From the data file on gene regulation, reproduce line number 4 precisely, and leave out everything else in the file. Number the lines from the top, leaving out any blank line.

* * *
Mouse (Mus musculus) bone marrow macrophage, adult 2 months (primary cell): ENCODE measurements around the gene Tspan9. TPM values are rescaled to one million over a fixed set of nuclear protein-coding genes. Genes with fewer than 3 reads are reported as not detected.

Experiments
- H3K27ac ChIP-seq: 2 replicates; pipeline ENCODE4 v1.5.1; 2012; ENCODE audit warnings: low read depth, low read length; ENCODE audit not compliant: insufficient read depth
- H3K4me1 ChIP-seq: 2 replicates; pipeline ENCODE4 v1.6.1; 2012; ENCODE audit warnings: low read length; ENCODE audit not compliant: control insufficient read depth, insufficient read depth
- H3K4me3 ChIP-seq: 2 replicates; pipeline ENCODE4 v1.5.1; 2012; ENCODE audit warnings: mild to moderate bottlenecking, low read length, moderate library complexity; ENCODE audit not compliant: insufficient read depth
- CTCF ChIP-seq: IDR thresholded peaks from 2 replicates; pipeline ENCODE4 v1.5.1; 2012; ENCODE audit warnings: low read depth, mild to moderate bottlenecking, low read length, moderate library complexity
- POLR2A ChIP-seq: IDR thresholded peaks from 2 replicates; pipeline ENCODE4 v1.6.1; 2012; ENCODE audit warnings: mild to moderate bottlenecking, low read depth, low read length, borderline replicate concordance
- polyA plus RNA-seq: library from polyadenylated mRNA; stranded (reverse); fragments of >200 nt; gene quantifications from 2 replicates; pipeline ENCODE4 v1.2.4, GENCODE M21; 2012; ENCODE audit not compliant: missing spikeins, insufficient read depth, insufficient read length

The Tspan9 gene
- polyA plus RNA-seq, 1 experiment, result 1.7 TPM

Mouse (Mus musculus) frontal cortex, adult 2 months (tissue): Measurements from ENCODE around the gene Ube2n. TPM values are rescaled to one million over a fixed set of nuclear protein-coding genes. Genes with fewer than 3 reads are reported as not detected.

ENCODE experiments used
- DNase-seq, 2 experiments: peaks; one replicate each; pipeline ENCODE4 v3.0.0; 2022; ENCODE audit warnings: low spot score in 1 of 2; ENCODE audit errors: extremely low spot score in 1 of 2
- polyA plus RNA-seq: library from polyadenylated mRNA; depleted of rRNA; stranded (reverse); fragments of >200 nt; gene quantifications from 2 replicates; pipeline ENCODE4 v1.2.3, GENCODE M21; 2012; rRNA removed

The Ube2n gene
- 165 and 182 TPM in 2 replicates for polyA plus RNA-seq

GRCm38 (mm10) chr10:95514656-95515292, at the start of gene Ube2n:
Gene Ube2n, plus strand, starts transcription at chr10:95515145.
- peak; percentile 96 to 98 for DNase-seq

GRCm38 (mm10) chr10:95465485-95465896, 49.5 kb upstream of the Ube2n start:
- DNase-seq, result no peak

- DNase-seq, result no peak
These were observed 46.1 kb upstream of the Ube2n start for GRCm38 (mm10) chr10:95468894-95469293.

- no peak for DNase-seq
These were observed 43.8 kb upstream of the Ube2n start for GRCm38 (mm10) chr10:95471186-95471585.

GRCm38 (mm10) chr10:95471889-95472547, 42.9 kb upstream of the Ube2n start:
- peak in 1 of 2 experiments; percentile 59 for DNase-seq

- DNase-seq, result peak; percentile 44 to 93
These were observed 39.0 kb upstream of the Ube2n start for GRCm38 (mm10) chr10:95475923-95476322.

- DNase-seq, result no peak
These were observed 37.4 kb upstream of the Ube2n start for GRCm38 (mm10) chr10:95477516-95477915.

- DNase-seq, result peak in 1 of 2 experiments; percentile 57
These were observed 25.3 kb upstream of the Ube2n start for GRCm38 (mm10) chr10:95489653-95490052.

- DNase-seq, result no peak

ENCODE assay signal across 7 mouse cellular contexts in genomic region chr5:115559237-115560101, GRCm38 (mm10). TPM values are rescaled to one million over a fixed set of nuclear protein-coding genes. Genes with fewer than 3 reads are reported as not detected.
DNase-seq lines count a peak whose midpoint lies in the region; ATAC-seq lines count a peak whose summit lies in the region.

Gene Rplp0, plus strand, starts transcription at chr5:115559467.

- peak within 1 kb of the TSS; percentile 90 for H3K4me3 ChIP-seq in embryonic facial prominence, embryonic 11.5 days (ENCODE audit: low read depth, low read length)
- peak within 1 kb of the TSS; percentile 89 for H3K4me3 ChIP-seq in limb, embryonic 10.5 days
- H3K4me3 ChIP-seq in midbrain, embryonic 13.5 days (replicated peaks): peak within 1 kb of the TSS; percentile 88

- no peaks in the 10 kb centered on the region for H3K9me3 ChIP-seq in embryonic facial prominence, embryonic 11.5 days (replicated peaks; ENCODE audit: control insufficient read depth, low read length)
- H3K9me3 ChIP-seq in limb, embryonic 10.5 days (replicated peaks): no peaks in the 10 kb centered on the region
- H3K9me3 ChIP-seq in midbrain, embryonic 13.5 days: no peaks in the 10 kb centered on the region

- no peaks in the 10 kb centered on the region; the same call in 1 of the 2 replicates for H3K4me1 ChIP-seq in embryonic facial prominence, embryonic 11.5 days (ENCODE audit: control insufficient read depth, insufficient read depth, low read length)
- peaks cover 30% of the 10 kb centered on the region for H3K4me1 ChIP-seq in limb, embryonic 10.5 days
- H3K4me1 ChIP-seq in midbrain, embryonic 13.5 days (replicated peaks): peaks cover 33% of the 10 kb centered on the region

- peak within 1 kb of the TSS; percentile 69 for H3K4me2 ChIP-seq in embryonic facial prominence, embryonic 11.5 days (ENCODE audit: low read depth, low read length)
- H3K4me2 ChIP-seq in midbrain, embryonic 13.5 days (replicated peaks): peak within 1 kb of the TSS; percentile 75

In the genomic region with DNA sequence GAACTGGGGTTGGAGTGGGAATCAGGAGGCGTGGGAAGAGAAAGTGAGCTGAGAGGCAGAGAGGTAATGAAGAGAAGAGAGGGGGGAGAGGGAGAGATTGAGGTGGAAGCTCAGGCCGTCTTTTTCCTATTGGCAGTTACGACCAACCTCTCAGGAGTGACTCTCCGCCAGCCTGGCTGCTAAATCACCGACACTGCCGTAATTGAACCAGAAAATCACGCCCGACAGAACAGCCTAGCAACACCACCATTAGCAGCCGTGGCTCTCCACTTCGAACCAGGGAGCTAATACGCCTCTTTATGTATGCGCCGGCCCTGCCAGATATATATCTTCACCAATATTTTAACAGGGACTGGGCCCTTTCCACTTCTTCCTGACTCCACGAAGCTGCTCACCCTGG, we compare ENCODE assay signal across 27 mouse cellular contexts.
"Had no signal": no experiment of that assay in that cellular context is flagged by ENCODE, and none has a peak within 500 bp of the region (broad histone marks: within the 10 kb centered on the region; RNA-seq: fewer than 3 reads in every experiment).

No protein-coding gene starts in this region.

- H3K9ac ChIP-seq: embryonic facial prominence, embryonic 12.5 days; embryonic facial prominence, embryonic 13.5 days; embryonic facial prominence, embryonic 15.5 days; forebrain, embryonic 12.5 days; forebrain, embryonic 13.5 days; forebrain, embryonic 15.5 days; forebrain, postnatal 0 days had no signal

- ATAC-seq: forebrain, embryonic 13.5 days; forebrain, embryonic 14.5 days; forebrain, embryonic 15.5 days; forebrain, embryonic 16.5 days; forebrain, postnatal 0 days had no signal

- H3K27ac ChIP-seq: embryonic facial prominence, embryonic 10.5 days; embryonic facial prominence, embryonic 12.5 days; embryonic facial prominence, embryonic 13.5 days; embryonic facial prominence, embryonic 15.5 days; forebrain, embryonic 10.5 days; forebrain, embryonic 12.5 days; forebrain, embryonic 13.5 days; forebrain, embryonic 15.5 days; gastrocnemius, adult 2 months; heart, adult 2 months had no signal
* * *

- H3K4me1 ChIP-seq: 2 replicates; pipeline ENCODE4 v1.6.1; 2012; ENCODE audit warnings: low read length; ENCODE audit not compliant: control insufficient read depth, insufficient read depth